As I made my way through the living room earlier tonight, en route to the front porch so I could turn the sprinklers on, a familiar scent made its way to my nose.
There’s really no reason it should have been in the air.
When I was around 6 years old, I remember being sent home from school on occasion with order forms and small catalogs. I can’t remember if it was a fundraising thing or for something else, but I do remember often selling candles in little tins.
I could always count on my parents and grandparents to purchase something so that I wasn’t turning in a blank slip. One year, my grandma ordered a vanilla-scented candle in a square tin about 4 or 5″ high. I remember seeing it each time I’d go to her house; the familiar pattern would greet me. I can still see it in my mind’s eye today — the tin had a cream-colored background, and a pale green lattice pattern trimmed the top and bottom. Soft turquoise and pale pink butterflies adorned each side.
Year after year, the candle hung around. (She must not have lit it very often; I noticed each time I took its lid off to smell it that the wick never got any shorter.) As I turned the sprinklers on, more memories came back to me. I remember when my grandpa and grandma drove over in their new car during the early 80s — my grandpa had purchased a sporty white Mazda RX-7. They rolled into the driveway, and as I glanced over at it — empty in the evening darkness — I could picture the car there as though it was yesterday.
Another favorite memory of them that we all have is when they’d come over on Saturday mornings and sit around the kitchen table chatting with my parents. They’d usually bring donuts, as there would often be a pink box generally found at small mom n’ pop shops on the kitchen table. In time, my brother and I would wake up and make our way into the kitchen to join them. Looking back on it, and now that I’m the age my mom was when I was 5, I imagine those mornings when just the four of them sat visiting — before my brother and I were awake and monopolizing their time — were exactly what my mom and dad needed after a long week of working and taking care of kids, pets and home.
My grandmother had been a big smoker, and the end of her life was unfortunately dotted with oxygen tanks, labored breathing and assisted living. One Christmas break when I was home from Michigan State, I knew she wasn’t doing well. I meant day after day to go over to see her, knowing that she probably didn’t have much longer, but visiting her room where she’d live out the rest of her life was difficult. It was at a place that was next door to a school I’d attended when I was in grades 6-8. At that school, we were assigned a senior friend to visit each week. While it was a really nice facility, complete with individual apartments — if a resident was able to live on his or her own — the heaviness in the air, the smells, the sounds and everything about that place meant one thing to me: nobody there had much time left. The visits we’d make in junior high were difficult. I had no idea that within 10 years, my own grandmother would be living there.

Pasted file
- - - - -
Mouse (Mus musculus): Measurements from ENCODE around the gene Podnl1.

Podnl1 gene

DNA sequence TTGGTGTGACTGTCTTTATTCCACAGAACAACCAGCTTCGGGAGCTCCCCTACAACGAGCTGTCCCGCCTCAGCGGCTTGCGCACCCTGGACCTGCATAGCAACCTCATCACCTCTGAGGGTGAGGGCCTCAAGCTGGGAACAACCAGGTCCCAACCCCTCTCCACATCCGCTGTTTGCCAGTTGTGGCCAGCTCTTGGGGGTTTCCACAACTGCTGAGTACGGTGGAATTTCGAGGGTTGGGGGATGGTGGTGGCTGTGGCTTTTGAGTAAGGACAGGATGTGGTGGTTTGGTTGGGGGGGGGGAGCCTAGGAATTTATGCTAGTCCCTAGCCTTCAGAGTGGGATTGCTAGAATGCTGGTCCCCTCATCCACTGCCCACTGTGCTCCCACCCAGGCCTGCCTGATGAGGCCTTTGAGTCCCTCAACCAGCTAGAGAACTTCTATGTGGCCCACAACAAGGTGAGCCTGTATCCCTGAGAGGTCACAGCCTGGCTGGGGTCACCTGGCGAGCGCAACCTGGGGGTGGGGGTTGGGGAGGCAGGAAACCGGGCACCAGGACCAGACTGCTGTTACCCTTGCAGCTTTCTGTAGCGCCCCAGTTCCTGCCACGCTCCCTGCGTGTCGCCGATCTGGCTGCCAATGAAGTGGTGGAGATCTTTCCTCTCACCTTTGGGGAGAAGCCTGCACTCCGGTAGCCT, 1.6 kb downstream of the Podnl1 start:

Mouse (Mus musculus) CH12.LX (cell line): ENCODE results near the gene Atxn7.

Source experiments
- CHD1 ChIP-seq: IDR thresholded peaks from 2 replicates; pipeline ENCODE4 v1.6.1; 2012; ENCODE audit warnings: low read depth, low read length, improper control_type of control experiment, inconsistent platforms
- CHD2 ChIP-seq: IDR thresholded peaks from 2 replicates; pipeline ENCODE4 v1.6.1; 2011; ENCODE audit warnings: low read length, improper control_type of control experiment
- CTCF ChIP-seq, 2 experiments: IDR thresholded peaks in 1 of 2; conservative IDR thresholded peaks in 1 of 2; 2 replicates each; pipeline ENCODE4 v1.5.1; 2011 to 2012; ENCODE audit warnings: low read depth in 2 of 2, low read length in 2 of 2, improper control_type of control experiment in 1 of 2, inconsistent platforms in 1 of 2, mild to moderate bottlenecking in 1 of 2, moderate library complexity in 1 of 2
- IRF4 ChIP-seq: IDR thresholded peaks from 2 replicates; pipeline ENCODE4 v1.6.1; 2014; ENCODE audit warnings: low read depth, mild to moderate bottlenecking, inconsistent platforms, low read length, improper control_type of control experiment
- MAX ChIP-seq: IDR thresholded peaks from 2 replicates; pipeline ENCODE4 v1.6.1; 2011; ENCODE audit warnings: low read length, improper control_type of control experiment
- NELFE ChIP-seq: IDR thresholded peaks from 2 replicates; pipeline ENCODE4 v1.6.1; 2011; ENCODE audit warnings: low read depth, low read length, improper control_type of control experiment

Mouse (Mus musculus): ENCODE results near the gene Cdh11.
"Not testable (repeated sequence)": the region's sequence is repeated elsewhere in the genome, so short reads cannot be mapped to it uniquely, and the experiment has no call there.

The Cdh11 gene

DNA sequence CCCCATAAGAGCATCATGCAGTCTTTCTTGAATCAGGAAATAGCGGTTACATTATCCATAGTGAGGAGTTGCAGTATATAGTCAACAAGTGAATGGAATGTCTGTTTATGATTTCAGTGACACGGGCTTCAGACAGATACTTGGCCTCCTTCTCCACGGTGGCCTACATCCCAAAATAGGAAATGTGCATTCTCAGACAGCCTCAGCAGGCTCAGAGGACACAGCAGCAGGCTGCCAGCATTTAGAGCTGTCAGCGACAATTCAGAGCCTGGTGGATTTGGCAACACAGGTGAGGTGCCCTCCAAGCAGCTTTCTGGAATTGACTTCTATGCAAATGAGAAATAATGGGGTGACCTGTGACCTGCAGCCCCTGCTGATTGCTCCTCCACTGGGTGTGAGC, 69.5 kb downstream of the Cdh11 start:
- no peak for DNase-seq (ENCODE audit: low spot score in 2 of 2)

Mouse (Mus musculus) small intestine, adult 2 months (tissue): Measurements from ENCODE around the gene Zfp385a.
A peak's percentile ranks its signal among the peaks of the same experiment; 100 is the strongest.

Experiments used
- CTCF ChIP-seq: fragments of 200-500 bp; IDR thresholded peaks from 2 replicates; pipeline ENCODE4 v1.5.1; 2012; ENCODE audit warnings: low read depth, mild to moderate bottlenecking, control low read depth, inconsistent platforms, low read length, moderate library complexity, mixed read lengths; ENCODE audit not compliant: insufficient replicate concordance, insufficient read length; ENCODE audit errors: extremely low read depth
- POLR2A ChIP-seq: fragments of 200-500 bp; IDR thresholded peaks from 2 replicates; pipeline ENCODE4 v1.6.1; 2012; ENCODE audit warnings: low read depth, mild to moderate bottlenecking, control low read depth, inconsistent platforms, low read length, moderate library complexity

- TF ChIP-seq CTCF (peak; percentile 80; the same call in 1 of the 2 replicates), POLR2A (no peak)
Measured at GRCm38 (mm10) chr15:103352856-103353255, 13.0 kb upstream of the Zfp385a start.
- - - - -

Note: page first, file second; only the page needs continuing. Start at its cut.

Towards the end of my holiday break, I squeezed in a hair appointment because my roots were getting pretty shabby; fresh highlights were a must before flying back for the spring semester.
The phone rang while I was at the salon, foils on head, and I knew she had passed. It was, in fact, the news that came through the line. Devastated isn’t the word that begins to describe how I felt, coupled with selfish and avoidant. Selfish me couldn’t bring myself to go over to see her any earlier than I felt it was absolutely necessary to do so, and I’d missed my opportunity entirely.
I believe she passed away on her wedding anniversary; my grandfather — her husband — had passed in the late 80s, and she spent too many years without him. They were a magnificent couple. I really think that what they say is true: sometimes people wait for a certain date to roll around before they’re ready to pass on. I think my grandma waited for her anniversary, and wanted to give my grandpa the best anniversary gift ever: her joining him again.
All of these thoughts ran through my head in the 30 seconds or so I had stepped on to the porch, turned on the sprinklers and walked back inside. I expected the familiar smell in the living room to be gone by the time I came back in, thinking that I either had imagined it or mistaken it for a different smell.
It was still there. And it was the scent of that old, well-known vanilla candle inside that butterfly-adorned tin. It lingered just long enough to where a thought crossed my mind. Maybe, in my room full of cranberry and pomegranate scents, vanilla had paid me a visit as a reminder that although she’s gone, and although I wish quite often I could’ve redone my own actions during the last days of her life, she’s only as far as a memory.
Tonight I am thankful for the years I had with my grandparents — my dad’s parents — even though they were too few in number. I don’t know that I’ve ever really forgiven myself for not making time to see her before she passed, but the memories I do have of her — and of them both — are the most divine, heart-warming ones a girl could ask for.